You could make yourself custard, beat in an egg and add cream and a little water, then cook it in the microwave with short bursts - maybe just 10 seconds, then stir, repeat until it thickens and add flavourings and a touch of sweetener. The usual flavour is vanilla, but there are lots to try, or you might like to get some frozen fruit, which goes mushy when it is defrosted and swirl that into the setting custard so the juice sweetens it.
 

everydayupsanddowns

Administrator
Staff member
Relationship to Diabetes
Type 1
Thank you for your advice I have been doing a blood test before breakfast and again before my evening meal two holes in my finger is enough for one day, your suggestion of doing a food diary sounds a good idea I will start that today, thanks again

Welcome to the forum @Inkypudding

If you would prefer to stick to 2 BG checks a day, I think it would give you more immediately actionable information to do a before-after pair around one meal. That way rather than having 2 points of data with a whole bunch of stuff going on between them, you will have a way of seeing how your body responded to one meal. Then the next day you can recheck the same meal (logging the results in your food diary) or switch to before-after a different mealtime.

Ideally a rise of 2-3mmol/L is what you are looking for. In the early weeks in a sense the numbers themselves matter less than the difference between them if you are checking meal-by-meal, because as you adjust and reduce some of the carbs in the meal to see a smaller ‘meal rise’, your overall levels will begin to come down gradually - and gentle shifts in overall levels are kinder on the fine blood vessels :)
 

Inkypudding

Member
Relationship to Diabetes
Type 2
Welcome to the forum @Inkypudding

If you would prefer to stick to 2 BG checks a day, I think it would give you more immediately actionable information to do a before-after pair around one meal. That way rather than having 2 points of data with a whole bunch of stuff going on between them, you will have a way of seeing how your body responded to one meal. Then the next day you can recheck the same meal (logging the results in your food diary) or switch to before-after a different mealtime.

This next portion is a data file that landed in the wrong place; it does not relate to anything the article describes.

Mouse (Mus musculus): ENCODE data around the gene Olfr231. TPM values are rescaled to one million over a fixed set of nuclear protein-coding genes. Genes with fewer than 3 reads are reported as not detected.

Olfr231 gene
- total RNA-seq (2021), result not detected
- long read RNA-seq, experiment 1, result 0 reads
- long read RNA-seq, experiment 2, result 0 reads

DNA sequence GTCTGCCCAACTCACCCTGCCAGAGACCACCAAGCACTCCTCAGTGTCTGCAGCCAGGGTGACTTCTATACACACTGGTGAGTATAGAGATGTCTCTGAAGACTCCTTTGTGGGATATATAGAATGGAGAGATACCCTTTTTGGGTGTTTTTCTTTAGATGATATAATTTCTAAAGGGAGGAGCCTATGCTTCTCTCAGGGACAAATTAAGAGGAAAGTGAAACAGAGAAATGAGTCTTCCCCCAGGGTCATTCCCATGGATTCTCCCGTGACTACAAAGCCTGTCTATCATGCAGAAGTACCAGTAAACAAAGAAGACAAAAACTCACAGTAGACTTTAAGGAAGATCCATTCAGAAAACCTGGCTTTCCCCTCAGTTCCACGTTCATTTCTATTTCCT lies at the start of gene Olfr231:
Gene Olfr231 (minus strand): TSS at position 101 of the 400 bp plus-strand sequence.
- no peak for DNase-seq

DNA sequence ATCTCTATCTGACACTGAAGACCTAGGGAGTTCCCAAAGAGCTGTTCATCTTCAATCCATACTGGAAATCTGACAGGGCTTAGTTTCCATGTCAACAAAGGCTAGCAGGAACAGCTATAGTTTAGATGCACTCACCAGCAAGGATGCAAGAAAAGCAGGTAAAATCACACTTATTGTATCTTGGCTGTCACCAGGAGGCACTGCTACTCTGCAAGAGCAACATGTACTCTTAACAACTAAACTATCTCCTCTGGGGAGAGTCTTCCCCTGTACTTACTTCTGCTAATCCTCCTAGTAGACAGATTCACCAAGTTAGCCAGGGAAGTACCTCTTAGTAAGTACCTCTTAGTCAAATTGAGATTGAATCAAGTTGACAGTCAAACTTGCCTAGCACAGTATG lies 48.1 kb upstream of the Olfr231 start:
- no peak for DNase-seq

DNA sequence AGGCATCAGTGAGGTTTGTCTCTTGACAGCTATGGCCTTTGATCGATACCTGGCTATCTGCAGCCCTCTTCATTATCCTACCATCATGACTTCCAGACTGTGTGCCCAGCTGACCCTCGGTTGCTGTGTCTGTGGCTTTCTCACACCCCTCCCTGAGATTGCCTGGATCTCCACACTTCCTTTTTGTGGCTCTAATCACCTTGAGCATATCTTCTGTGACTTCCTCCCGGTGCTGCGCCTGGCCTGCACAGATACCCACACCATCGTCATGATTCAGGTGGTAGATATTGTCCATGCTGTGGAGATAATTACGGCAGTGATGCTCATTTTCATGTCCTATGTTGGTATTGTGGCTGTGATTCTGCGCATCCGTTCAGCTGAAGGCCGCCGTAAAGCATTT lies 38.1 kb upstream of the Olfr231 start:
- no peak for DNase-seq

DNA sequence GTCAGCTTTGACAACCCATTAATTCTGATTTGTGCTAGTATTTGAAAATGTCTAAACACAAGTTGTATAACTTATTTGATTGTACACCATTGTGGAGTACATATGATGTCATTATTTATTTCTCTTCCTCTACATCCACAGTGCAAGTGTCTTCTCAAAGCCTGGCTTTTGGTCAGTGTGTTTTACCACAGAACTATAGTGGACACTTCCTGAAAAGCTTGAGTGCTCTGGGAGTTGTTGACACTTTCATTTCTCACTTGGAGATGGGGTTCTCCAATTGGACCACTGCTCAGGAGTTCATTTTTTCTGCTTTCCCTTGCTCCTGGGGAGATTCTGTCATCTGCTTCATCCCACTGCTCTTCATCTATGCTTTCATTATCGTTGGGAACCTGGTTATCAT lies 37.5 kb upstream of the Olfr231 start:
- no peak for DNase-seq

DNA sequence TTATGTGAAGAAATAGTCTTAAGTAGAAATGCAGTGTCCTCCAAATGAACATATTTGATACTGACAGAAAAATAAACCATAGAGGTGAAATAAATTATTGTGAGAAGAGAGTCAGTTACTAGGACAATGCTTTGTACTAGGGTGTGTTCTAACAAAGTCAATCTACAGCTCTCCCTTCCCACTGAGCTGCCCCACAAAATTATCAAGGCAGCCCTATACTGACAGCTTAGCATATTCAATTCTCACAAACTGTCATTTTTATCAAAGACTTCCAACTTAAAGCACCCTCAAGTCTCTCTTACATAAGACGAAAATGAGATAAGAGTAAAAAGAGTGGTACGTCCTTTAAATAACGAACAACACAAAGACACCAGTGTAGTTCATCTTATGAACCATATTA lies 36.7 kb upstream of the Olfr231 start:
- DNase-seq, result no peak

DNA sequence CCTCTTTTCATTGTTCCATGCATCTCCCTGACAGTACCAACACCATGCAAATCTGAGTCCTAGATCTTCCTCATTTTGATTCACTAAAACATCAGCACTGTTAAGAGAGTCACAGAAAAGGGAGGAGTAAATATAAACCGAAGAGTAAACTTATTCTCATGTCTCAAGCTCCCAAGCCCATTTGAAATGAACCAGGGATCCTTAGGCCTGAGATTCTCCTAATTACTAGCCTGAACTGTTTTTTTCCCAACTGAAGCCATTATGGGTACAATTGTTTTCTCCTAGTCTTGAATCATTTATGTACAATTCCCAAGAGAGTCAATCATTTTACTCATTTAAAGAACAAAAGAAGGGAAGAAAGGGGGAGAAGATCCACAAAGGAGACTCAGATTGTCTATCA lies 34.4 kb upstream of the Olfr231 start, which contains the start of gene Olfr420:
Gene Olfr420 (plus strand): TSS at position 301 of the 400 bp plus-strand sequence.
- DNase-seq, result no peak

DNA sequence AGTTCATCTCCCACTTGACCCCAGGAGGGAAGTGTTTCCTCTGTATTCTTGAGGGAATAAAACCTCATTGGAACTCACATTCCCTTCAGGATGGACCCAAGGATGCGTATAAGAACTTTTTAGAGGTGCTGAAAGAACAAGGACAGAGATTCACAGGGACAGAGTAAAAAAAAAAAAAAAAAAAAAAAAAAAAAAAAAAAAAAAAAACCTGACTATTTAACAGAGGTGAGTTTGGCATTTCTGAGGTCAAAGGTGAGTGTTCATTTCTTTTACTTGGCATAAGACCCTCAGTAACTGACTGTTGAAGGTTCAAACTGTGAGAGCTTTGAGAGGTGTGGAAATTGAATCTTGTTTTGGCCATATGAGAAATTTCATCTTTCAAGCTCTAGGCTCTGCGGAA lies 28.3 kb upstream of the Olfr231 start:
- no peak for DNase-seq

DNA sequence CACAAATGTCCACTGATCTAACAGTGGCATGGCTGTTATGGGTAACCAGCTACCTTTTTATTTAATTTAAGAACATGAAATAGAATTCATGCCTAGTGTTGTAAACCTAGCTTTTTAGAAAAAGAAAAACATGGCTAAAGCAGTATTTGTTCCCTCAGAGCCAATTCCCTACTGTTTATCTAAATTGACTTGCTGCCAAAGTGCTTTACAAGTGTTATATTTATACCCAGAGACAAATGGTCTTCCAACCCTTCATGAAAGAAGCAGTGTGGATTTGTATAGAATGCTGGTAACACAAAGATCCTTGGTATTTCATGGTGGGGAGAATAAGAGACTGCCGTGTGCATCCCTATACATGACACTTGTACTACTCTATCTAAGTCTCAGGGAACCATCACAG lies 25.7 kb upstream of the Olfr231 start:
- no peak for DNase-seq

Ideally a rise of 2-3mmol/L is what you are looking for. In the early weeks in a sense the numbers themselves matter less than the difference between them if you are checking meal-by-meal, because as you adjust and reduce some of the carbs in the meal to see a smaller ‘meal rise’, your overall levels will begin to come down gradually - and gentle shifts in overall levels are kinder on the fine blood vessels :)
Thank you for your advice, perhaps I will do one after my evening meal but how long after would you suggest, I note that it’s often mentioned on this site to consult your team, what team is that ? I had a call from the Doctor telling me I was diabetic I went to the surgery and they gave me a meter and a few leaflets, so I am unsure what my reading should be, it’s all very unsatisfactory but then it’s the COVID making it impossible to speak to anyone face to face.
 

grovesy

Well-Known Member
Relationship to Diabetes
Type 2
Most Type 2 are looked after by GP surgeries', Type 1 usally looked after by a Hospital Team.
 

everydayupsanddowns

Administrator
Staff member
Relationship to Diabetes
Type 1
Thank you for your advice, perhaps I will do one after my evening meal but how long after would you suggest,

Usually people check immediately before eating, and again 2hrs after your first bite.

I note that it’s often mentioned on this site to consult your team, what team is that ?

If you are being seen at your GP surgery, that might be your GP, the practice nurse, the practice phlebotomist, and the practice pharmacist - or in other surgeries it might just be your GP!

I had a call from the Doctor telling me I was diabetic I went to the surgery and they gave me a meter and a few leaflets, so I am unsure what my reading should be, it’s all very unsatisfactory but then it’s the COVID making it impossible to speak to anyone face to face.

Yes COVID must be making things really difficult.

It’s great that you’ve been given a meter though - that suggests your surgery want to support you to actively manage your diabetes :)

Levels you will ultimately want to aim for are 4-7 before meals, and no higher than 8.5 by 2hrs after eating.

But it’s best to bring higher levels down gradually if your readings are higher to start with.